Tag Archive for: Mercer

Construction Begins on Mercer Stormwater Detention Basin

Harris County Flood Control District (HCFCD) has begun construction of a 512 acre-foot stormwater detention basin upstream from Lake Houston on Cypress Creek near Mercer Arboretum. HCFCD hopes to complete the project in 2024.

The Mercer Project is located on the northeast corner of Hardy Tollroad and FM1960. It stretches north to Cypress Creek. A residential neighborhood borders it on the east.

Clearing the wooded site in Commissioner Rodney Ellis’ Precinct 1 began in January and continues. Meanwhile, it appears that excavation has begun in the portion of the site closest to Cypress Creek.

The projects includes two connected basins. Construction of the north basin appears further along than the south basin.

Mercer Stormwater Detention Basin

Photos of Construction Progress

I took the photos above on Sunday afternoon, 2/25/24. Surprisingly, contractors were hard at work.

Looking NW from over FM1960 toward Cypress Creek and Hardy Tollroad. North Basin will be on right. Start of South Basin is on left. Lower right area contains wetlands.
Mercer Stormwater Detention Basin
Reverse angle looking S toward downtown Houston on horizon. Cypress Creek in foreground. Wooded area on left is designated for floodplain preservation.
Closer shot shows beginning of excavation of north pond.
Contractor is burning downed trees. I did not notice any piles of mulch.
Looking N at more new clearing for South Basin.

Details and Funding for Mercer Project

Both basins will have dry bottoms. An underground equalizer pipe will balance the water level in the two basins, while avoiding the majority of jurisdictional wetlands and streams on the property.

A 54″ outfall pipe will move water back into the creek from the basins after a storm at a rate consistent with pre-construction runoff. A 30-foot-wide berm will accommodate maintenance and future recreational activities such as hike and bike trails.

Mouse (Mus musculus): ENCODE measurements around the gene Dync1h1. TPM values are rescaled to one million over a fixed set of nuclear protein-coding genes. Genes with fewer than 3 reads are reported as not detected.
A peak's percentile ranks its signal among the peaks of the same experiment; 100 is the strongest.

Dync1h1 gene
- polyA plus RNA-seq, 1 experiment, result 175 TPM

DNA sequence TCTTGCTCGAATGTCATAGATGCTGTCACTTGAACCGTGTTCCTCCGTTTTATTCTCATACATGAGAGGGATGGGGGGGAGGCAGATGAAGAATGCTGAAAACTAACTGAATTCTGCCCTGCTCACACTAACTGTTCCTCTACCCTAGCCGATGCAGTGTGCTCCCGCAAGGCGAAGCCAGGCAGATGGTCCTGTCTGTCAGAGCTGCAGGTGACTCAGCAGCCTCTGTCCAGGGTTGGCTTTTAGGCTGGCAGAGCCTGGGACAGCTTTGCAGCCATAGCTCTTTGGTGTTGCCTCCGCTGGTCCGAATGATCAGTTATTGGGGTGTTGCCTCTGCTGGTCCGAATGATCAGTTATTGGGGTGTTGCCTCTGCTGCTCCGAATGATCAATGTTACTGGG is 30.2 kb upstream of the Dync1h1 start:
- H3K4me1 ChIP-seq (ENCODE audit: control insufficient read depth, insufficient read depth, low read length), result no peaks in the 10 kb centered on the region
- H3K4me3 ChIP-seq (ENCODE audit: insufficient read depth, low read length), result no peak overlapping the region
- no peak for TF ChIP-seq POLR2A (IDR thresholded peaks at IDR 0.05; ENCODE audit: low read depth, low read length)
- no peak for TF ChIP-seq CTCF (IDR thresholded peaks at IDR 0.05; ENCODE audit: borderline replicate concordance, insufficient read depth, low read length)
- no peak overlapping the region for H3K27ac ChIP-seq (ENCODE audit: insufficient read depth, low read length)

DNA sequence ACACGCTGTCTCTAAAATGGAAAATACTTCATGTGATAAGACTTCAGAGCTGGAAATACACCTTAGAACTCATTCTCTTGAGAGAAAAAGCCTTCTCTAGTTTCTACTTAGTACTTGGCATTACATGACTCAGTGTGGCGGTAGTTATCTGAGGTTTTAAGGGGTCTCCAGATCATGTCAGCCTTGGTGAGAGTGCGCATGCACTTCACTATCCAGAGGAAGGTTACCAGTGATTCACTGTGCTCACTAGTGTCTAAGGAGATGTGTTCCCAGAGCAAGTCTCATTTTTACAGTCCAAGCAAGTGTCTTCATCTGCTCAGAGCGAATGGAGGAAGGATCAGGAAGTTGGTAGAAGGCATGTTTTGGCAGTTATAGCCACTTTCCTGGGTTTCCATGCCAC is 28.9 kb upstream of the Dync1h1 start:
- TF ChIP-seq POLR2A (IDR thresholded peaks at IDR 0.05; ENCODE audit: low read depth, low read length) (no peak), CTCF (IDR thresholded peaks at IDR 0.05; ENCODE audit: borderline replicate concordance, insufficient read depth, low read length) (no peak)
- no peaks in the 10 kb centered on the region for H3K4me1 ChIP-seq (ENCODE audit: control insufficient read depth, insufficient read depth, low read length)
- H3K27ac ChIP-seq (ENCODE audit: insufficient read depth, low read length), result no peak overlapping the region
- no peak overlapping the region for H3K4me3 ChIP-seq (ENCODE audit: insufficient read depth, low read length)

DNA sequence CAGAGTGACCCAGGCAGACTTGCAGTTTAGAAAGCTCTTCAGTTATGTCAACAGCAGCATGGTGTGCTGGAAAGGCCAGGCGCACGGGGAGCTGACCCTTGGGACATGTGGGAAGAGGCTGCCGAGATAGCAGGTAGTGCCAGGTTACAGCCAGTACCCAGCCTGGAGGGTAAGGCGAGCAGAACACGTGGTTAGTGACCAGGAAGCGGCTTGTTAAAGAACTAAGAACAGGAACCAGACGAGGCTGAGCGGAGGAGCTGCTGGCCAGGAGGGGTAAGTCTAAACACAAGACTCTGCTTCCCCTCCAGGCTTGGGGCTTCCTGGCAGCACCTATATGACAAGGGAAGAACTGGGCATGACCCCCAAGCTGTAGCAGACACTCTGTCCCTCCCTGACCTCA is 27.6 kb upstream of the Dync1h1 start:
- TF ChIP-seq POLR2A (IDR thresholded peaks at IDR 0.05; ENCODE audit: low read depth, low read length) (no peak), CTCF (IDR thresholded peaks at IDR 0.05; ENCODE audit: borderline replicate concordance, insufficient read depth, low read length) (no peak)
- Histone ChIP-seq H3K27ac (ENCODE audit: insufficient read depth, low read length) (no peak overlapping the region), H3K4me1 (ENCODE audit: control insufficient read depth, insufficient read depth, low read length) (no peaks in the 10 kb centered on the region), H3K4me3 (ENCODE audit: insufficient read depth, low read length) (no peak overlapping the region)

This project is listed in the 2018 Bond Program as F-88. HCFCD estimated the cost at the time at $25 million, which included land acquisition, design and construction. Construction alone costs $14.8 million.

Funding comes both from the bond and a grant from the U.S. Department of Housing and Urban Development’s Community Development Block Grant Disaster Recovery program.

Benefits

The Mercer Project will lower the water surface elevation in the area shown below during a 100-year flood by .35 feet.

Mercer Project location and benefit limit per HCFCD.

The Mercer project will remove the 100-year area of inundation from 30 structures and the 500-year area from another 17 structures. The homes benefitted extend from the Hardy downstream approximately to Cypresswood Drive.

Impact on Lake Houston Area

I applaud this project because every little bit counts. But three to four inches of flood-level reduction along Cypress Creek will have a much larger impact along Cypress Creek than in the Humble/Kingwood area. Here’s why.

Cypress Creek is just one of 11 watersheds that feed into Lake Houston. Cypress joins Spring Creek just upstream from the US59 bridge over the West Fork. In a 100-year storm evenly distributed across the region, the total runoff volume for each watershed upstream of Lake Houston is almost 2 million acre feet.

This project provides a hair more than 500 acre feet. So, by itself, it will retain only 0.025% of the water running off upstream of Lake Houston.

However, the Mercer Basin will retain 0.27% of the runoff in the Cypress Creek watershed. See table below provided by the SJRA.

Acre-feet of runoff from watersheds upstream of Lake Houston, assuming a 100-year rain uniformly distributed across the region.

A regional drainage study for the Cypress Creek watershed found that flooding along tributaries is predominately caused by stormwater from a rising Cypress Creek backing up into the tributaries. It’s not a lack of sufficient stormwater conveyance or drainage capacity on the tributaries themselves. HCFCD believes stormwater detention basins could reduce that backwater issue.

HCFCD’s Ultimate Recommendation for Cypress Creek

The regional drainage study described here recommends nearly 25,000 acre-feet of additional stormwater detention in the watershed – 50X more than this project provides. It’s unclear where all that land will come from in a watershed that’s already highly developed.

And that dramatizes the need to preserve land along creeks and bayous before it gets developed. That will be a far more cost-effective strategy in the long run.